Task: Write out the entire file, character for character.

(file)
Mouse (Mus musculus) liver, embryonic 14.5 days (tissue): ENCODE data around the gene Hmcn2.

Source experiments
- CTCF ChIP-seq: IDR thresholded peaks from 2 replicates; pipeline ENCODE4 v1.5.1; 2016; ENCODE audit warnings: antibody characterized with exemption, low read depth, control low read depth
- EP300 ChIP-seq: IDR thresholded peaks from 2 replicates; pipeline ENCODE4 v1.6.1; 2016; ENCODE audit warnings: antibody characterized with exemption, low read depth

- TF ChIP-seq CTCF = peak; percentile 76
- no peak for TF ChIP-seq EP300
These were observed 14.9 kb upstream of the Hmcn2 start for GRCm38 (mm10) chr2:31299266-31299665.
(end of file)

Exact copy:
Mouse (Mus musculus) liver, embryonic 14.5 days (tissue): ENCODE data around the gene Hmcn2.

Source experiments
- CTCF ChIP-seq: IDR thresholded peaks from 2 replicates; pipeline ENCODE4 v1.5.1; 2016; ENCODE audit warnings: antibody characterized with exemption, low read depth, control low read depth
- EP300 ChIP-seq: IDR thresholded peaks from 2 replicates; pipeline ENCODE4 v1.6.1; 2016; ENCODE audit warnings: antibody characterized with exemption, low read depth

- TF ChIP-seq CTCF = peak; percentile 76
- no peak for TF ChIP-seq EP300
These were observed 14.9 kb upstream of the Hmcn2 start for GRCm38 (mm10) chr2:31299266-31299665.